When skirt lengths shortened at the end of the war, there was a sudden interest in what was on the feet. Decoration was added to all shoes. Buckles are the favourite, but by 1920, feathers, rosettes, fur, velvet ribbons, lace and embroidery were all used to add interest below the ankles. By the end of the decade, buckles were only a functional detail.
  • Bar shoes and T-straps become popular

    In the twenties, the pointed toe once again fell into favour. Straps were added, and shoes became lighter and finer. Bar shoes became very popular with women, and were the most popular style of the decade. Apart from anything else, they stayed on the foot while dancing. These shoes had a strap going over the top of the foot, and fastened with a buckle at the centre front or side. T-strap shoes also made an appearance in 1920, usually fastening with a buckle. Crossbars were worn with afternoon go
  • A more slender version of the Louis heel appeared

  • The Great Depression, outdoor fad influences shoes

    The new tailored suit, which was fashionable for women’s daywear, required new, more business like shoes. Heels became lower, broader, and more angular. Suede was accepted for use on sensible walking shoes. The new fad for outdoor activity brought sandals into prominence. Starting as beachwear, they developed into party wear, and by the end of the decade, had graduated into eveningwear.
  • Spanish heel is introduced

  • Hollywood influences shoes styles

    The 1930’s proved to be Hollywood’s heyday. The new talkies had taken over and screen fashion became a larger influence than the couture houses of Paris.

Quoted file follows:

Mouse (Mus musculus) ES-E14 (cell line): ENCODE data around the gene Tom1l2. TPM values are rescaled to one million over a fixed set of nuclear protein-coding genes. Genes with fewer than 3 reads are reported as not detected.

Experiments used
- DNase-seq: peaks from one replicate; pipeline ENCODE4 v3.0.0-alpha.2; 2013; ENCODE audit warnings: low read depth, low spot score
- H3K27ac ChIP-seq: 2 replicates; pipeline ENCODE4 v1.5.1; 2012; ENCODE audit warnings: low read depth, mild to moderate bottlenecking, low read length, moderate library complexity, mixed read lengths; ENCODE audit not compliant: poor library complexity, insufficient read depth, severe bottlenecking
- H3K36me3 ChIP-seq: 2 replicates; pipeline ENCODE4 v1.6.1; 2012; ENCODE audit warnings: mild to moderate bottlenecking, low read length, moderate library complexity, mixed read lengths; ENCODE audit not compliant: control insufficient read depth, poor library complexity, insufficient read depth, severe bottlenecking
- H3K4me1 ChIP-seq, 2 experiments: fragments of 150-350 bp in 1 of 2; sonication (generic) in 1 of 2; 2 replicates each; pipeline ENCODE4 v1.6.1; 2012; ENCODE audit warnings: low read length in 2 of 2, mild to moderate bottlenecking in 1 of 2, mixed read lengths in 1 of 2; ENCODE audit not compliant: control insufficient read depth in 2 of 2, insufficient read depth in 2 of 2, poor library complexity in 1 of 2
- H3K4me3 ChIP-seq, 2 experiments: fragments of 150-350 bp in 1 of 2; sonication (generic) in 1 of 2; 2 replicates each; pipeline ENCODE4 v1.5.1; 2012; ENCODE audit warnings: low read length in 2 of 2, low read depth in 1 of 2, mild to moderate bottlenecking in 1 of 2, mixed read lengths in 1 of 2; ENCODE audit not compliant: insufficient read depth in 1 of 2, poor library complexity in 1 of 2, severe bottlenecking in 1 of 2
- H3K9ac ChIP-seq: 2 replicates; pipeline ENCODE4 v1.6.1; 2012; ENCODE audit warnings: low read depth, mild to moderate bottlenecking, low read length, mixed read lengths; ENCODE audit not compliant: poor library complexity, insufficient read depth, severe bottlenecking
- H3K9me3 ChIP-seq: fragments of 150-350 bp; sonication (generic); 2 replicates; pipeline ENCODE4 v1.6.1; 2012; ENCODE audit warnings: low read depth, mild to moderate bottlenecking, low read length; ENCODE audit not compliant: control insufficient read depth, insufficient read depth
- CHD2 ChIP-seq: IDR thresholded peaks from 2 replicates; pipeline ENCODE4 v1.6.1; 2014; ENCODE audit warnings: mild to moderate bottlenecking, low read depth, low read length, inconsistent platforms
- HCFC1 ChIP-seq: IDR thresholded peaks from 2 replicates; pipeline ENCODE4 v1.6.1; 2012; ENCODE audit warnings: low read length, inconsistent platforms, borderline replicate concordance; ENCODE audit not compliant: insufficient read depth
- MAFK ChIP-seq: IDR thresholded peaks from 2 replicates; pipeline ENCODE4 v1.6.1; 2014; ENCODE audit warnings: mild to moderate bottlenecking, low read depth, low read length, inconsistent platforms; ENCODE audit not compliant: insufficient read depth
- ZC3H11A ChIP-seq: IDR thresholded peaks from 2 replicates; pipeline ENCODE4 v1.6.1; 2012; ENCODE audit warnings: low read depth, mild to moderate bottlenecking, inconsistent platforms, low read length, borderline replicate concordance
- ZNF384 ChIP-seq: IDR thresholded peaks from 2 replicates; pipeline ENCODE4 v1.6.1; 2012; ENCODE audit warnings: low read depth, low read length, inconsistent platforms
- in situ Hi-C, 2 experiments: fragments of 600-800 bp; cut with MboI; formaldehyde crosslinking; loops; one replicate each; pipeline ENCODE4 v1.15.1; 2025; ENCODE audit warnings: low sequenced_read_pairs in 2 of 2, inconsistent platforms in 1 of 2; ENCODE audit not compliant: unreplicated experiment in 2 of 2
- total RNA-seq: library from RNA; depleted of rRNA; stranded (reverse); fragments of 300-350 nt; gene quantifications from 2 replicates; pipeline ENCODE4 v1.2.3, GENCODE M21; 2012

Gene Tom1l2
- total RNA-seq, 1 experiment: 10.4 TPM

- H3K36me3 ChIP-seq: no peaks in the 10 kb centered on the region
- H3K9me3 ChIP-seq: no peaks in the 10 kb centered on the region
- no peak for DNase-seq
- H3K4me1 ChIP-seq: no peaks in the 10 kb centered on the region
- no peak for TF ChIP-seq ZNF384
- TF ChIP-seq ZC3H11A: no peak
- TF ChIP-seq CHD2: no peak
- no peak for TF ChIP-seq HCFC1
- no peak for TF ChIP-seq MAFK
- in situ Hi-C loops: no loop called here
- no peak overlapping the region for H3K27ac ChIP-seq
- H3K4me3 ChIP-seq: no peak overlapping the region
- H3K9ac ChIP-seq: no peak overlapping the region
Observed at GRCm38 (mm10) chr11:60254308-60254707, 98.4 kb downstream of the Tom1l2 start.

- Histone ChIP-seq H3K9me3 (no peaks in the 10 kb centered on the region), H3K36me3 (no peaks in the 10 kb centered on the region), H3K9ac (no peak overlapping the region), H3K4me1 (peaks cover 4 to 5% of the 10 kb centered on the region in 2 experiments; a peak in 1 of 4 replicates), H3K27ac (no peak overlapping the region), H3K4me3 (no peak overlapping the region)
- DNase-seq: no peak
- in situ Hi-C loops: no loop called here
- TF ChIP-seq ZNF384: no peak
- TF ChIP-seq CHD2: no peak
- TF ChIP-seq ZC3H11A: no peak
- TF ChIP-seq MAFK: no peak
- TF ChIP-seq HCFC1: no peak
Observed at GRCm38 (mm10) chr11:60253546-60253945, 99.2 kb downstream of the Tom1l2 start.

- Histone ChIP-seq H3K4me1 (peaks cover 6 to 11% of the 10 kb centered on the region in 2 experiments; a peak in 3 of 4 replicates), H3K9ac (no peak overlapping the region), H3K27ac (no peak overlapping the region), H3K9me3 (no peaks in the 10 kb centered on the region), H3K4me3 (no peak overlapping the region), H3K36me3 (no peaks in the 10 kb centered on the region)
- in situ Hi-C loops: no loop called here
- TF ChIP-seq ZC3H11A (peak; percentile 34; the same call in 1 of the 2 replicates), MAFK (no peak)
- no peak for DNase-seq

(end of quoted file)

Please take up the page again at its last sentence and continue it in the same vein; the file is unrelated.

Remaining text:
• Rationing and war initiates shoes material alternatives

    The cork-soled, covered platform, and the wedge were high in fashion. However, during wartime the platform and the wedge were stripped of their covering, leaving the cork exposed. For walking, low chunky heels and wedges with laced and buckled uppers were quite popular.
  • war ended and shoes styles become more various

    After the war and rationing ended, light revealing shoes appeared very swiftly. These gave very little support to the foot. In 1947-8, the shoes had a rounded shape; the toes being less chiselled. Wedge soles were still popular, but much thinner than during the war. Strapped shoes appeared, and all kinds of sandals and peep-toes reached a height of popularity after the long years of sensible footwear ended. Velvet, kid, coloured leathers, bright satins, and bronze (a burnished leather) were all
  • Spool heel become popular

    Spool heel become popular
    The spool heel, so called because of its resemblance to a thread spool, was very popular in 1952, and although its large diameter went out of fashion quickly, the circular heel shape remained.
  • Oriental style influenced shoes' style

    In 1954, a craze for all things Oriental hit the west, and Turkish slippers in deep hues appeared. These were often embroidered and decorated with gold beads. Though the craze quickly died, the colours and fabrics of the 1955 lines show how influential the mood had been.
  • Stiletto heels arrived

    The stiletto heel arrived in 1955, with a heel so narrow it appeared pointed. This heel was added to court shoes and pumps, punching holes in sidewalks and hotel lobby floors all over New York until the fashion died out. It was still worn in 1960, but in a much lower and less dangerous form.
  • The invention of wedges

    The court shoe also remained, though it was cut very low at the sides and top of the foot, and was almond toed. Gradually, these almond shapes became more pointed, but by 1958, Dior cut the point off these shoes completely to produce the new wedge shape
  • Lower squat heels displaced stiletto

    In the late 1950’s, lower squat heels began to rival the stiletto, which had reached staggering heights. Flatties with no heel and a flimsy sole were also popular, but mostly for indoors or for wear with trousers.
  • Slip on shoes become acceptable

  • Ethnic african style influences the shoes